As far as her stance on masks, she told the station she believes they are not effective but also gave some details about the medical issues that prevent her from wearing one.
“One of them I get shortness of breath, dizziness and it messes with the heartbeat. And I do have asthma as well, and I do get maskne (mask-acne). So there’s several things going on and not only that but it doesn’t even work.”
To prove that she is exempt from wearing a mask, she provided the station with two documents. One was a 2015 pelvic exam report that shows an analysis of her uterus and an ovarian cyst. The second was a handwritten note with a letterhead from a San Diego chiropractor that Gillies asked the station not to show.
That note says she “has underlying breath conditions that prevent her from wearing a mask or any type of facial covering whatsoever.”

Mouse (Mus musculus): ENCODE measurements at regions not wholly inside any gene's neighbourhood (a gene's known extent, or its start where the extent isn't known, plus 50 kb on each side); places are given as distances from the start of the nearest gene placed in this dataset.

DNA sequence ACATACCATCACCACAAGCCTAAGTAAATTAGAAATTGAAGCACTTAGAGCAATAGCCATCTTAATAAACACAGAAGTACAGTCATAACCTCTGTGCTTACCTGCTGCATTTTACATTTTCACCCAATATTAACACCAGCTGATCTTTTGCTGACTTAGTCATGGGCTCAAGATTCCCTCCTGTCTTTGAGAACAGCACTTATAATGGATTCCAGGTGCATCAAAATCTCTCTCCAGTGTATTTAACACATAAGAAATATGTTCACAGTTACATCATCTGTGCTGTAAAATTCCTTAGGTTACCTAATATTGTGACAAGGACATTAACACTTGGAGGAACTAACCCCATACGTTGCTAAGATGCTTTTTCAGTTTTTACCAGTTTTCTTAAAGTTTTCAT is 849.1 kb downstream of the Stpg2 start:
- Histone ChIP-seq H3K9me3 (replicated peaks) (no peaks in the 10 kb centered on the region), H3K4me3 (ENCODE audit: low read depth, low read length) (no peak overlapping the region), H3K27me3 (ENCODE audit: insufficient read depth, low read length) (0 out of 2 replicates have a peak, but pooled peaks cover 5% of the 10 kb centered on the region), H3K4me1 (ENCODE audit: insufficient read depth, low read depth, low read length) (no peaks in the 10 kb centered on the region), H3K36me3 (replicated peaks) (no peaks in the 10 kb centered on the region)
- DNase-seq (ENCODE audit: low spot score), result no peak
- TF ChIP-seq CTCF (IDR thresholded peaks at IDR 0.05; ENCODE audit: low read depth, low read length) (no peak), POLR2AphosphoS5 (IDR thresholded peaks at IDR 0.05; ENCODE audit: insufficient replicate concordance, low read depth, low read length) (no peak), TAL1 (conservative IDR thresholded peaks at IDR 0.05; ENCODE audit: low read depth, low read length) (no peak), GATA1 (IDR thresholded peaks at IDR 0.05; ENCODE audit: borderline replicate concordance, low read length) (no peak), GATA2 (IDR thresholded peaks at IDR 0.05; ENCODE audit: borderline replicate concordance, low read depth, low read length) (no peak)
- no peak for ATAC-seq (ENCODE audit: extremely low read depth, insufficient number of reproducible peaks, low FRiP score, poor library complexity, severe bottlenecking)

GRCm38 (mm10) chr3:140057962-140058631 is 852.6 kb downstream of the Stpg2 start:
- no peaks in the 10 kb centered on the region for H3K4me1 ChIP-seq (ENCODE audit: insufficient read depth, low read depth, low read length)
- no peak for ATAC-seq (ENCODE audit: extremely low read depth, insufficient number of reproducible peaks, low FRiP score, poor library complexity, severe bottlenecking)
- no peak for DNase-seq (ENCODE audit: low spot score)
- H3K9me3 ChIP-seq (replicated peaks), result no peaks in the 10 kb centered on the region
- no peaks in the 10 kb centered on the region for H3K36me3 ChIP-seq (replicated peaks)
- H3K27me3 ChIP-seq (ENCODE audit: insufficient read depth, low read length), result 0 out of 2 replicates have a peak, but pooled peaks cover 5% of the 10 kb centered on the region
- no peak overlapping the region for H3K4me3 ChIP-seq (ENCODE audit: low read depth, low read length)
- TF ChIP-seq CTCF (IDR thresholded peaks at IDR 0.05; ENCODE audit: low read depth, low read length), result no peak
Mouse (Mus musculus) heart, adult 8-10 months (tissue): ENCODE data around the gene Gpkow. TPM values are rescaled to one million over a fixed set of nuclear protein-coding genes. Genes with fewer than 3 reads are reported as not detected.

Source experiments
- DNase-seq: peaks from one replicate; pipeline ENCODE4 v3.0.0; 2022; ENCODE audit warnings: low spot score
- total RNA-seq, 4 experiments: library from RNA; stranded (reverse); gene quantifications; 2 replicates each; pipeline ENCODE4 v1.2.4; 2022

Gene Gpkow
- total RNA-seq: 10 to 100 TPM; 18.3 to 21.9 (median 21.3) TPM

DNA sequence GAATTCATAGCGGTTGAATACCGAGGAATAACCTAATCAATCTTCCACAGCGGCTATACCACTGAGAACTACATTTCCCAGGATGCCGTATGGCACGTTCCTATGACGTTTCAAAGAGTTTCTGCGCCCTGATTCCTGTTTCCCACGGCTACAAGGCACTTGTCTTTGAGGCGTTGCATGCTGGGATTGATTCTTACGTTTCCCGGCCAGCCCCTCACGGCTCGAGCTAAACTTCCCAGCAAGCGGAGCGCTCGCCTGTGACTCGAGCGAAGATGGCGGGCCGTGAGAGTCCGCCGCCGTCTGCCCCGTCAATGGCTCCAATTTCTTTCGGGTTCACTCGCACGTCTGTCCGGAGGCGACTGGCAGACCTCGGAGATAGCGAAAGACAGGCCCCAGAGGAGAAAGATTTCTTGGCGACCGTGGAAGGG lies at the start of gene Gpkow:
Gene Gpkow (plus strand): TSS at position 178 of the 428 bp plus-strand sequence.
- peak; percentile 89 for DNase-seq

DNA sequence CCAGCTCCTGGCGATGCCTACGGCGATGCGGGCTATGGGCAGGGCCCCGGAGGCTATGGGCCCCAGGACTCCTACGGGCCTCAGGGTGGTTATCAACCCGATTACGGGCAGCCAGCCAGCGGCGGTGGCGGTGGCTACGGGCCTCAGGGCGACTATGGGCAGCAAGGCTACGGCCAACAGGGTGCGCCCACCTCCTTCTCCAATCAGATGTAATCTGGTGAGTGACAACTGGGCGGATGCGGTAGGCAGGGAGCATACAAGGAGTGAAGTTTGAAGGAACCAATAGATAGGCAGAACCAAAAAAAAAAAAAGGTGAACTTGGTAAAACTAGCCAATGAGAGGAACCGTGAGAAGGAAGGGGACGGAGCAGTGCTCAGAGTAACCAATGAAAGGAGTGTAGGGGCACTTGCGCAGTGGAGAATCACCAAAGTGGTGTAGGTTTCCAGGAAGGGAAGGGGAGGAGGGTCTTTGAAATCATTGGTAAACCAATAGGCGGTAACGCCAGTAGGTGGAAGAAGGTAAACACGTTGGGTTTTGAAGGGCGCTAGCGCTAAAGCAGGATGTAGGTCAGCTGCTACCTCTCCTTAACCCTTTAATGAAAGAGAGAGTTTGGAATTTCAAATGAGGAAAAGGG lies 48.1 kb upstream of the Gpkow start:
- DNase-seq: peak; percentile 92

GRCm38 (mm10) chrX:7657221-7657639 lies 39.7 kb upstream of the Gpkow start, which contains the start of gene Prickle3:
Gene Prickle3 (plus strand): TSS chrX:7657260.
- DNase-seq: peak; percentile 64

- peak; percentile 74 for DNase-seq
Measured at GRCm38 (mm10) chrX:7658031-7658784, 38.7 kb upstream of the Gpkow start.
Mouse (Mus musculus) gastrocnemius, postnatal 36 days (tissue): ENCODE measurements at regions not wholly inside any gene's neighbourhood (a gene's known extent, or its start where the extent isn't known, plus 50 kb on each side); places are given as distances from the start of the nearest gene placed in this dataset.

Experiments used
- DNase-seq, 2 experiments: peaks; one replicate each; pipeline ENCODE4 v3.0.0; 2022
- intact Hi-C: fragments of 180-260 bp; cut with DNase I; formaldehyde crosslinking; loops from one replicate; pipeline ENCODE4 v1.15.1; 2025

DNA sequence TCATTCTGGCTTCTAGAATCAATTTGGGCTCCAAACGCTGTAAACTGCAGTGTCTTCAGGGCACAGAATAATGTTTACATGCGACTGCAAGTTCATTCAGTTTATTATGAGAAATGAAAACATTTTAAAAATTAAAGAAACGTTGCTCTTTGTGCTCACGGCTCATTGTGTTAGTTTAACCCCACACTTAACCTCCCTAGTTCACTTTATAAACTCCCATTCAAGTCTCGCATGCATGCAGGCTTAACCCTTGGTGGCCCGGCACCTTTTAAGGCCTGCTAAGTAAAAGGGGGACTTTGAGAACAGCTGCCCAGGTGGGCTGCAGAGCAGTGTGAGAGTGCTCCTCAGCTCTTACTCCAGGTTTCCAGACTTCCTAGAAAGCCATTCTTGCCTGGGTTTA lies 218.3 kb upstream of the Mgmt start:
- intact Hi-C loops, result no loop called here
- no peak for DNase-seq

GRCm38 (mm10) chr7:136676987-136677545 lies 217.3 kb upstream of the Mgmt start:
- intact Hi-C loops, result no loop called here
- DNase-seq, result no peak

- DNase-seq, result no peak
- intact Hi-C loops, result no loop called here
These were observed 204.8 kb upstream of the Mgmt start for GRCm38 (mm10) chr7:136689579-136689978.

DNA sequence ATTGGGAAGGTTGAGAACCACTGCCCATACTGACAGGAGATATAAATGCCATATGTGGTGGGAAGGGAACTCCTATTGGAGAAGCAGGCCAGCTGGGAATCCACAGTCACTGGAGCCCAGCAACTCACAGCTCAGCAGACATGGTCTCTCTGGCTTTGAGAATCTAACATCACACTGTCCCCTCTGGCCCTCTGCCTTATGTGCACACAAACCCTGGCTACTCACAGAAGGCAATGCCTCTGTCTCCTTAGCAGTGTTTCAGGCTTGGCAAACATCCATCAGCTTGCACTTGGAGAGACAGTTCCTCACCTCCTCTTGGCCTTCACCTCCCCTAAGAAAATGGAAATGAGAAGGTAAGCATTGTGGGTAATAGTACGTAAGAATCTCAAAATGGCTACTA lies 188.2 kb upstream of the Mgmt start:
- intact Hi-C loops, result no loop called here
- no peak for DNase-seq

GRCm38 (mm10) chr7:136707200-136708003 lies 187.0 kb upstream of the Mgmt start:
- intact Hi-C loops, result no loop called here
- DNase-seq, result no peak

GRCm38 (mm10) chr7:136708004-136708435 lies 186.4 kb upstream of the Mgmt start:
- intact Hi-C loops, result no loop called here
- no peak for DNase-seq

The station reached out to the chiropractor, but he declined to speak about Gilles. When asked why a chiropractor had given her a medical note for a breathing issue, Gilles said it was “because they are dedicated to providing non-invasive personalized care and treatment. They are real doctors.”
Finally, when asked if she had an apology of message for the public, she said, “Uh, pfffttt. No, absolutely not. I feel like I need the apology. I’ve been discriminated against. I’m the one who’s sick.”
See what others are saying: (10News) (Insider) (Fox Business)
Lawmakers Call For Action as Oil Companies Post Record Profits Amid Rising Gas Prices
A recent analysis from the Center for American Progress found that the top five oil companies earned over 300% more in profits during the first quarter of 2022 than the same period last year.
As Consumer Prices Climb, Big Oil Profits
American oil companies are facing increased scrutiny over profiteering practices as gas prices continue to surpass record highs driven by Russia’s ongoing war in Ukraine.